window of time in which this file persists affords an
unauthorized user the opportunity to submit one or more
distinct requests that subsequently induce the provider
to reuse the yet-to-be-removed lock file. At that point,
pending requests (piggyback requests) will be deemed to have
originated from the same user as the first request (original
request), and if that user is authorized to make each request,
then each will be satisfied by the Credential Provider so
long as the lock file persists. An attacker who understands
how this mechanism works, can simply wait for a lock file
to come into existence (or predict its existence based
on process table monitoring and TCP port allocation). Once
detected (or predicted), a piggyback request can be submitted
provided that it originates from the "same" source port as
the original request.

- Requests originating from loopback addresses other than
127.0.0.1 (e.g., 127.0.0.{2,3,4}, etc.) are honored by the
Credential Provider. This makes it possible for an attacker
to make a piggyback request from the "same" source port
as the original request. Without the SO_REUSEPORT socket
option and cooperating processes, each source address/port
tuple must be unique on a given system. In other words,
two non-cooperating processes can't simultaneously bind to
the same source address/port (e.g., 127.0.0.1:10000). One or
the other will be rejected by the operating system. However,
since 127.0.0.1:10000 and 127.0.0.2:10000 are distinct tuples,
they are viewed as distinct endpoints (by the operating
system) and are therefore allowed to coexist. The Credential
Provider, upon receiving a request from either endpoint,
ignores (or discards) the source address, and incorrectly
associates that communication as having originated from the
"same" port (i.e., port 10000 per the example at hand).

- Note that if the Credential Provider is unable to
communicate with the Vault, it will continue to answer cached
queries. If log records are world readable, they can reveal
past queries that were both legitimate and successful. If
the provider is configured to maintain a cache, those query
results are likely still resident in the cache. Thus, an
attacker may use knowledge of cache behavior and available
log records to construct piggyback requests that are likely
to be satisfied when the race is won.

Below, a sanitized excerpt of the authorization policy
recovered from the Credential Provider's local cache
(appprovider_cache.dat) on [NAME REDACTED] is shown. Observe
that u_auth is listed as an authorized user. The scope of this
authorization is not fully known. Through testing, it was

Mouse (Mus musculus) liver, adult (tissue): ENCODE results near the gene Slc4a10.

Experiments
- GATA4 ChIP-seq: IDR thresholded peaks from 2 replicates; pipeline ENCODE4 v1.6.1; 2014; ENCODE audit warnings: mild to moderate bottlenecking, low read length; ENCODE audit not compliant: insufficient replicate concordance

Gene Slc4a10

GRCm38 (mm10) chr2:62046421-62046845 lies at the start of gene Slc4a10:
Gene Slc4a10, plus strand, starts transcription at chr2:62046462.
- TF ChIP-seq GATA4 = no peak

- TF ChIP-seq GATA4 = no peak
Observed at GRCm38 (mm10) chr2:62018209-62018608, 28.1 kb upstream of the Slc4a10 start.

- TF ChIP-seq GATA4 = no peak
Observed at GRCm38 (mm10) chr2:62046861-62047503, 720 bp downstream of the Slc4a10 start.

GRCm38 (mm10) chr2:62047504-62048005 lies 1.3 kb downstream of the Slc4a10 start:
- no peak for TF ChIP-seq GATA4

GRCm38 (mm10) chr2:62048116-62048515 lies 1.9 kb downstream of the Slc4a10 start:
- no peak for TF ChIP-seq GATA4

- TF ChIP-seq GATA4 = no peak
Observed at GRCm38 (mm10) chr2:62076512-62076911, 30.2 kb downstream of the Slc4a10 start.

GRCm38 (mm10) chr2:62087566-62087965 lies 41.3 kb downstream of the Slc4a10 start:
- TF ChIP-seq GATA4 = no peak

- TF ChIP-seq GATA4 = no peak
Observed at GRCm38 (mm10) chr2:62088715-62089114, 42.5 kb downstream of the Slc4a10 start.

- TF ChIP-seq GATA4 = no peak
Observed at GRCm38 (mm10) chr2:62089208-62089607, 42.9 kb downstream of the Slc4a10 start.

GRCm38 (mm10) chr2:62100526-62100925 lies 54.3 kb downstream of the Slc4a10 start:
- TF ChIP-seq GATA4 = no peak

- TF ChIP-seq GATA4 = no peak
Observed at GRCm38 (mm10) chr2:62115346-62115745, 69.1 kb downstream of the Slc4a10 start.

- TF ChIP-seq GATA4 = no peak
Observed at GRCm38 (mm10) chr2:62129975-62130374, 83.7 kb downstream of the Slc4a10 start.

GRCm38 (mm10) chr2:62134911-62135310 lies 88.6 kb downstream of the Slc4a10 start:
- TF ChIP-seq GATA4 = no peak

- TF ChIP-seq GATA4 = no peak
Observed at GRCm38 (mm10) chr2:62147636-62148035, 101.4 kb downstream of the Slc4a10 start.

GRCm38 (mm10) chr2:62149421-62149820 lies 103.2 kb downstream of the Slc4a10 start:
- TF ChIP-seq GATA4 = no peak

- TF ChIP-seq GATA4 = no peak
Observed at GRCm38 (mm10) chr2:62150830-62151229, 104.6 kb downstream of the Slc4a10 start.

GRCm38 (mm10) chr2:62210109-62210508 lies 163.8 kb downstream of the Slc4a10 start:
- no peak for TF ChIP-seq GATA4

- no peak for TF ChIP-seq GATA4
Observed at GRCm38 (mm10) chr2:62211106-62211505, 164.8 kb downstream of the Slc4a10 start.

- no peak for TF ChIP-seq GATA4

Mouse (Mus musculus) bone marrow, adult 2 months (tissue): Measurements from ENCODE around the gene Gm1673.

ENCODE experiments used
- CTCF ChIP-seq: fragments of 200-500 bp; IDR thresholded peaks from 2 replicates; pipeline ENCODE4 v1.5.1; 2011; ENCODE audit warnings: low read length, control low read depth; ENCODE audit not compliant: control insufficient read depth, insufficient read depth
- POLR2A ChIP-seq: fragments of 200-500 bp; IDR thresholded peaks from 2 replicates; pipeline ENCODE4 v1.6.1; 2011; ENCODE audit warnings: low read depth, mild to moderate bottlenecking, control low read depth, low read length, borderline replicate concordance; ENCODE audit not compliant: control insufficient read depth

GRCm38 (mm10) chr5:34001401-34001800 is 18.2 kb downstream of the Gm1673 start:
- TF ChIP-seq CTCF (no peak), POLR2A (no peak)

determined that u_auth is authorized to make password queries
from at least two distinct safes (AIM_SAFE1 and AIM_SAFE2).

--- policy ---
<?xml version="1.0" encoding="UTF-8"?>
<AppMetaData>
<AIM>
<AuthMechanism Type="AppID" />
<AuthReq LastID="142">
<IPAuth>
<IPReqData ReqVal="10.10.1.11" ID="11" />
<IPReqData ReqVal="10.10.1.12" ID="12" />
...
<IPReqData ReqVal="10.10.1.140" ID="140" />
</IPAuth>
<OSUserAuth>
...
<OSUserReqData ReqVal="u_auth" ID="6" />
...
</OSUserAuth>
</AuthReq>
<ExtendedApplicationRestrictions isEnable="True" />
</AIM>
</AppMetaData>
--- policy ---

Below, the result of an authorized query made by u_auth to
retrieve app_123's password located in the AIM_SAFE1 safe
is shown. Note that the CyberArk "clipasswordsdk" utility
transparently encrypts the request and decrypts the response.

$ clipasswordsdk GetPassword -p AppDescs.AppID=APP_ID -p Query="Address=enco;TokenID=APP123Pass;Env=env1" -o Password
--- output ---
[PASSWORD REDACTED]
--- output ---

Below, the result of two unauthorized queries made by u_unauth
are shown. These queries attempt to retrieve app_456's password
located in the AIM_SAFE2 safe. Note that these responses
are essentially what an observer could capture if sniffing
the loopback interface. Also note that the Elements field
contains encrypted query results. Once decrypted (as shown
farther below), it is evident that the first response contains
an error message indicating that the query failed. Hence,
that race was lost. However, the second response clearly
contains valid data. Hence, that race was won. This implies
that no single race is a sure bet. Rather, factors such as
current system load, number of processors, processor speed,
etc. will influence the outcome of any given race. Note that
an unconstrained user may be able to influence system load
sufficiently to consistently win the race.

--- RESPONSE_1_BEGIN [TCP_PORT=44222] ---
<?xml version="1.0" encoding="UTF-8" standalone="no" ?>
<Message>
<Header>
<ProtocolVersion>995000</ProtocolVersion>
<ProtocolInfo>3</ProtocolInfo>
</Header>

<Elements>9232456D7707CEBCC280184CB311F0871521DBFF0546A5E858974FE9E4AC8B4260FB4C579ACFB603905D1CFD1CA8EF76CD9AC32AE6C7CD6EC85FA57BD3E035514EEB72E767FBEA3FF2F4FA45D6F3D7E34B0DDACF9E2A3443E43C24D84544534A65046A6A4CCBED7CF6C72733F7B05CFD2F805E51B277100E1A9D42DA8D759EE6DE43F0D26ED41750EE428F82481CC96C8A3177C09F8A882138C294A4ADBDC270DE55128ABDCFCD6A5451A692DF4AE4035CB8D23C38176E78669903C680C89C14B00798568718FECAA1B7143ABAEEE612CE394DA4B7BD550338DB319BE607EED7F57EBCA05AA52CFAC03B02A4EC49F8F6B9E60375C32CEAA963017F590E3FBBAF4652664FC79AB355CB23EF50581A76FFC207731975FAF04CAAFD32F10B508E16660F0BCF6A55FDF3C2322110FBA425CFD06530B373B493957EF76E62100788D9FF1954BD12CBDD9D4E0393D3F6F411BD28AC788A55D6291BCDC439D895AA24E3A307A479EF420524AA3131C137F2EB9F</Elements>